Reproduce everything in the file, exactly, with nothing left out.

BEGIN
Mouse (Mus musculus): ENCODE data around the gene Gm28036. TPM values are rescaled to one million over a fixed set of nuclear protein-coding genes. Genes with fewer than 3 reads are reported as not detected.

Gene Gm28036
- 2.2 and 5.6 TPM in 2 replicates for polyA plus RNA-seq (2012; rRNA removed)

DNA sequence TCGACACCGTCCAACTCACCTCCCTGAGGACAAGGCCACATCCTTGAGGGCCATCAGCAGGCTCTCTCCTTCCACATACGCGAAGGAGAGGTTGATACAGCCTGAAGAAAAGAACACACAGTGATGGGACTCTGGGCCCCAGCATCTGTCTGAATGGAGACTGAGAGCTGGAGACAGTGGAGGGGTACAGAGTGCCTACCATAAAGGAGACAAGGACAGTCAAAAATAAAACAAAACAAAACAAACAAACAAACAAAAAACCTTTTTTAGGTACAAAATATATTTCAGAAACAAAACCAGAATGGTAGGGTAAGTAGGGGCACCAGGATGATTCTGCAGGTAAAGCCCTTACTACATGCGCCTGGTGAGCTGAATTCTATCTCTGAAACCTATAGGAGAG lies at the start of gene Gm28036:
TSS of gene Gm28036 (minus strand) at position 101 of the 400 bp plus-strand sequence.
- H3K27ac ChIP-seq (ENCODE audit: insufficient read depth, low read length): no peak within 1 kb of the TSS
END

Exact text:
Mouse (Mus musculus): ENCODE data around the gene Gm28036. TPM values are rescaled to one million over a fixed set of nuclear protein-coding genes. Genes with fewer than 3 reads are reported as not detected.

Gene Gm28036
- 2.2 and 5.6 TPM in 2 replicates for polyA plus RNA-seq (2012; rRNA removed)

DNA sequence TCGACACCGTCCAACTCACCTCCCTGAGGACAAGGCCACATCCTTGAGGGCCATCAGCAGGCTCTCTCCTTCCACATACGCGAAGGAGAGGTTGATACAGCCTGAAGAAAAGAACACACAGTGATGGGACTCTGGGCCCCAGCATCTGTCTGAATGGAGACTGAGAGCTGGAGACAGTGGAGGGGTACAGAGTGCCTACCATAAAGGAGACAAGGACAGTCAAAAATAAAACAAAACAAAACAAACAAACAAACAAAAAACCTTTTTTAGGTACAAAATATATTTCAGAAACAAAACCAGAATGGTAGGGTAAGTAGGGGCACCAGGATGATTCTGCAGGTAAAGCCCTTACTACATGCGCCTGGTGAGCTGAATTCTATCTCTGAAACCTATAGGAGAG lies at the start of gene Gm28036:
TSS of gene Gm28036 (minus strand) at position 101 of the 400 bp plus-strand sequence.
- H3K27ac ChIP-seq (ENCODE audit: insufficient read depth, low read length): no peak within 1 kb of the TSS